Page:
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The more you know about colubrid snakes, the better a person you are

The views expressed are those of the author and are not necessarily those of Scientific American.

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A Smyth's water snake (Grayia smythii), photographed in the Congo. Image courtesy Kate Jackson.

I really like finding out about, and writing about, obscure tetrapods. And that’s not a difficult thing to do, since there are some pretty big, pretty diverse tetrapod groups out there that contain huge numbers of poorly known, little-mentioned species. I’ve come back to obscure snakes on a few occasions, and here’s another article where I aim to bring your attention to but a small number of snakes that you might not have heard about before. Of course, whether a species is ‘obscure’ depends on your point of view, and some of the species I’m discussing here are actually familiar animals to those who know their snakes. All of the snakes we’re looking at here are members of the gigantic group traditionally known as Colubridae. See below for the small-print on the use of this name.

The photos were taken by Bangor University’s Wolfgang Wüster and Whitman College’s Kate Jackson (unless stated otherwise) and are used with their kind permission. I’d also like to note that – when I want to know basic stuff about a snake I don’t know much about – my first ports-of-all are still Chris Mattison’s The Encyclopedia of Snakes and Harry Greene’s wonderful Snakes: the Evolution of Mystery in Nature.

Photo courtesy W. Wüster.

So, this is Ahaetulla prasina, photographed in Thailand. It’s one of eight or so Ahaetulla species, often known as Asian vine snakes, tree snakes or, unfortunately, as whip snakes*. They’re found throughout India, south-east Asia and on various Pacific islands. They’re colubrine colubrids, found in some phylogenies to be the sister-taxon to the rest of Colubrinae (Lawson et al. 2005). This is a surprisingly ‘basal’ position for such a strongly modified snake: the outgroups to Colubrinae are mostly terrestrial, short-skulled generalists. Pyron et al. (2011) also found this ‘basal’ position for Ahaetulla, but found evidence that it belongs in a little clade that also includes the Australo-Asian bronze-backed snakes or bronze-backs (Dendrelaphis) and the Asian flying snakes (Chrysopelea) [photo of C. ornata below by LA Dawson, from wikipedia].

* I say “unfortunately” because the name ‘whip snake’ is used for diverse, distantly related slender-bodied snakes from all around the world.

Chrysopelea ornata, photo by LA Dawson.

It seems, then, that this specialised clade of highly arboreal, very slender-bodied, mostly skink-eating colubrines diverged early on in colubrine history from a generalised, robust-bodied, predominantly terrestrial colubrine ancestor. To those primarily interested in ecology and behaviour and who don’t see the point of all this obsessing with phylogenetics, I care about this stuff because it allows us to hypothesise about ancestral states and about the changes lineages undergo across time. Basically, it provides the historical skeleton that we need if we want to make inferences about patterns in evolution. Asian vine snakes and flying snakes are specialised predators of arboreal lizards, and bronzebacks mostly eat lizards as well. If these three colubrine lineages do form a clade, was their emergence and subsequent diversification driven by the skink radiation? Questions like this can only be examined when you have phylogenies to work with (and time-calibrated phylogenies at that).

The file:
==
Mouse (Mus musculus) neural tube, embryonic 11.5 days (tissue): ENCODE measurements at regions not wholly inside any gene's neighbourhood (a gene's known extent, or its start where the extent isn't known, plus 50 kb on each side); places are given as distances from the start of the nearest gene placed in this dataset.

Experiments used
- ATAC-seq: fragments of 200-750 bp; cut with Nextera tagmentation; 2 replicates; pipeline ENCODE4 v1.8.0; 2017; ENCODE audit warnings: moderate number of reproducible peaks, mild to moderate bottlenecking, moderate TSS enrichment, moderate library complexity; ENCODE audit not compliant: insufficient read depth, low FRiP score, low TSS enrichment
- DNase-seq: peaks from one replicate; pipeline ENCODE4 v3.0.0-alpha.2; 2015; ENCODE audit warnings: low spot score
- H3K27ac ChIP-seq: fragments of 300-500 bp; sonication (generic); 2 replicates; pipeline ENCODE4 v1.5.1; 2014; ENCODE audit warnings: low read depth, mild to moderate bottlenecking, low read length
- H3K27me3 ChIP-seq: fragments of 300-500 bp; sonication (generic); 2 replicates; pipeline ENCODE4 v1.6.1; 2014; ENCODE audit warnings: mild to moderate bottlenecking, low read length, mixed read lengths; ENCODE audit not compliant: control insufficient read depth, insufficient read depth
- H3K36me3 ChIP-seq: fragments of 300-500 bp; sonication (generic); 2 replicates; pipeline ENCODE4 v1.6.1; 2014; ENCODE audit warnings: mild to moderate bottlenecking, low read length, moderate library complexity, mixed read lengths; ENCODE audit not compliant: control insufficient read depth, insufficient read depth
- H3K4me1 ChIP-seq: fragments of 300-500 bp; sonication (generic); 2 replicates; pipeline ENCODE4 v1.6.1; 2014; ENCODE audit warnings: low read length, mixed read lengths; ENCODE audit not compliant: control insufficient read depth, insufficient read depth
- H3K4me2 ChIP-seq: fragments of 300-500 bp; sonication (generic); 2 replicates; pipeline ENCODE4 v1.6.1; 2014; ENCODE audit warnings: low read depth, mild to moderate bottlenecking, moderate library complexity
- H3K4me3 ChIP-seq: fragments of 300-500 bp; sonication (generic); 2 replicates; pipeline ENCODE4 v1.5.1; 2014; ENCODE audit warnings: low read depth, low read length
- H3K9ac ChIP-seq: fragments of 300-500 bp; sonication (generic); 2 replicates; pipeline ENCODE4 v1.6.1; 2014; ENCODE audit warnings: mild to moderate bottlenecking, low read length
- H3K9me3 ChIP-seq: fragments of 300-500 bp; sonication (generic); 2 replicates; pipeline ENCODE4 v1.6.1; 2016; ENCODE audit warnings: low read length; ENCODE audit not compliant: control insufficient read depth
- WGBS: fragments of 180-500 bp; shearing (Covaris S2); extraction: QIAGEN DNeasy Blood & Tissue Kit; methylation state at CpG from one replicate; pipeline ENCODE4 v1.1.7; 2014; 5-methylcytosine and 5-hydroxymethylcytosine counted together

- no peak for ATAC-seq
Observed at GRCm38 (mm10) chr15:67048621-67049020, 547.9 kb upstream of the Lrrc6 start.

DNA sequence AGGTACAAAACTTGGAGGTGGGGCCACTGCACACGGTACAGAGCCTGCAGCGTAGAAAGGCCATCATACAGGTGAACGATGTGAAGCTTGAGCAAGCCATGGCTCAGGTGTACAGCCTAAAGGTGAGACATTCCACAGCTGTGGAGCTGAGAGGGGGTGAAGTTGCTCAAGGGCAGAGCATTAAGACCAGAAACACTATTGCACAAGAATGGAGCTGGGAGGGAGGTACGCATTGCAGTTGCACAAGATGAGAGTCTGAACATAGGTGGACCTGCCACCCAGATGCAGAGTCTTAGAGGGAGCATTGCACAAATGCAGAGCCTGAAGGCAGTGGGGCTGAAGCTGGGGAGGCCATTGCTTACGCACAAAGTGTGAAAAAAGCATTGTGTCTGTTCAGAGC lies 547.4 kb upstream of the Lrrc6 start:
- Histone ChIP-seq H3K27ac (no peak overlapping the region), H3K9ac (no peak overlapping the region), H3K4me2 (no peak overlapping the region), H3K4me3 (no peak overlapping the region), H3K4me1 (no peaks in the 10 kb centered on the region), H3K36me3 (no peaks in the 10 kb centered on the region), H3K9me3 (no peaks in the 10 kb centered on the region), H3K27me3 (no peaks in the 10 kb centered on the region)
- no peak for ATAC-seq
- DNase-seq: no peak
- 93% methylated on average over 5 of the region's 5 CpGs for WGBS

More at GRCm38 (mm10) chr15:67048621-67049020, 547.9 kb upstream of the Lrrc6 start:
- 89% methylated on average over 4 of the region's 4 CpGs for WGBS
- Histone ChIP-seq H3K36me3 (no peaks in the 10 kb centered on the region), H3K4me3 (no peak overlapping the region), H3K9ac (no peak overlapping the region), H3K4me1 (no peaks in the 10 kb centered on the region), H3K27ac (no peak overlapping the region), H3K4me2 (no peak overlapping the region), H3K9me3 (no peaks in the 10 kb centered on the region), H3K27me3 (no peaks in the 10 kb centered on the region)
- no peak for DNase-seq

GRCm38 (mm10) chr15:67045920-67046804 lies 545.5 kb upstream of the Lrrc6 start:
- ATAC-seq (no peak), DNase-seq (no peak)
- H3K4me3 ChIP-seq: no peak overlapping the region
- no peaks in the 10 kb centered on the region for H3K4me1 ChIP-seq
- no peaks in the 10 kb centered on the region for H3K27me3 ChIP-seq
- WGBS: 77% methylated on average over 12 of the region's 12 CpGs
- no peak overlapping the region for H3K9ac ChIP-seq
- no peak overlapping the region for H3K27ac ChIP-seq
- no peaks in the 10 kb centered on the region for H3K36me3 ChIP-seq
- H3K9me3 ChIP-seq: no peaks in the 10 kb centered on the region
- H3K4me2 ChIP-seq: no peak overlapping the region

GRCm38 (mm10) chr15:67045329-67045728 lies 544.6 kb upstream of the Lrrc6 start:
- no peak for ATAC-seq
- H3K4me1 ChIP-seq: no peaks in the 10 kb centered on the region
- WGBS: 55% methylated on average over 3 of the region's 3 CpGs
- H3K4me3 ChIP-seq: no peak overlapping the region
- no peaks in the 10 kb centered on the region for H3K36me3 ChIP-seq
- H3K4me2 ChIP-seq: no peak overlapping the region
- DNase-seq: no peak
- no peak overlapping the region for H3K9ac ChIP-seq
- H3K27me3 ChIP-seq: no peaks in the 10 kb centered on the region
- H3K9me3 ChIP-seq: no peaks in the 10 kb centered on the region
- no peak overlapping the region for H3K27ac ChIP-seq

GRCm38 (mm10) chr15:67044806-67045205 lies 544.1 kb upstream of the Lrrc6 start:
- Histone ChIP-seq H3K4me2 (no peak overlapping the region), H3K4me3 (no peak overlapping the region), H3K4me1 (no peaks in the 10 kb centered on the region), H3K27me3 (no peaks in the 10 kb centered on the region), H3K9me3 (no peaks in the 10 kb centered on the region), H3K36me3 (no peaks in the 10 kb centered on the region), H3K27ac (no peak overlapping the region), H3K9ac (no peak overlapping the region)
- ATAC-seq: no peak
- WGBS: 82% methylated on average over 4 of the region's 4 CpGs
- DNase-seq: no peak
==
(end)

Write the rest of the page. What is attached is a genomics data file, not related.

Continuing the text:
Ornate water snake (Grayia ornata), photo by Kate Jackson.

Lawson et al. (2005) found the four African water snakes (Grayia) to be the sister-taxon to the Ahaetulla + other Colubrinae clade. As suggested by the common name, African water snakes are semi-aquatic and eat fish, frogs and tadpoles. They’re robust and large, reaching 1.7 m and even 2.5 m in a few places in western Africa (Spawls et al. 2004). Grayia has always been difficult to place phylogenetically. Some authors have allied it with natricines or xenodontines, or have suggested that it might be outside a natricine + calamariine + colubrine clade (Kelly et al. 2003). Hemipenis morphology in snakes provides a great deal of phylogenetically important information and the hemipenis of Grayia differs quite strongly from that of colubrines – the organ is symmetrical and has a forked sulcus spermaticus in Grayia, whereas it’s asymmetrical in colubrines. Kelly et al. (2003) gave Grayia its own ‘subfamily’ (Grayiinae) in order to emphasise its distinction relative to Colubrinae (in phylogenetic terms, such acts are redundant, since Grayia already stands as a distinct lineage).

Juvenile Smyth's water snake (Grayia smythii). Photo courtesy K. Jackson.

Anyway, I digress. I think that most people will find the name Ahaetulla unfamiliar, but not necessarily the snake itself – Asian vine snakes were often known by the junior synonym Dryophis until quite recently (the former name is Ahaetulla Link, 1807; the latter is Dryophis Dalman, 1823). These are very slender bodied snakes with long, pointed snouts and enlarged fangs at the front of the lower jaws (a possible adaptation for grabbing smooth-scaled lizard prey). Their most peculiar and remarkable feature is of course their horizontal pupils, shaped in some species like a horizontally rotated keyhole (that is, with a circular portion posteriorly, and a tapering, bar-shaped portion anteriorly). They’re rear-fanged, and are further unusual in being viviparous. Elsewhere in Colubrinae, viviparity is – I think – only present in smooth snakes (Coronella) and mock vipers (Psammodynastes). Most Asian vine snakes (including A. prasina) eat lizards, occasionally small mammals, but A. fronticincta reaches down from branches over water to grab fish.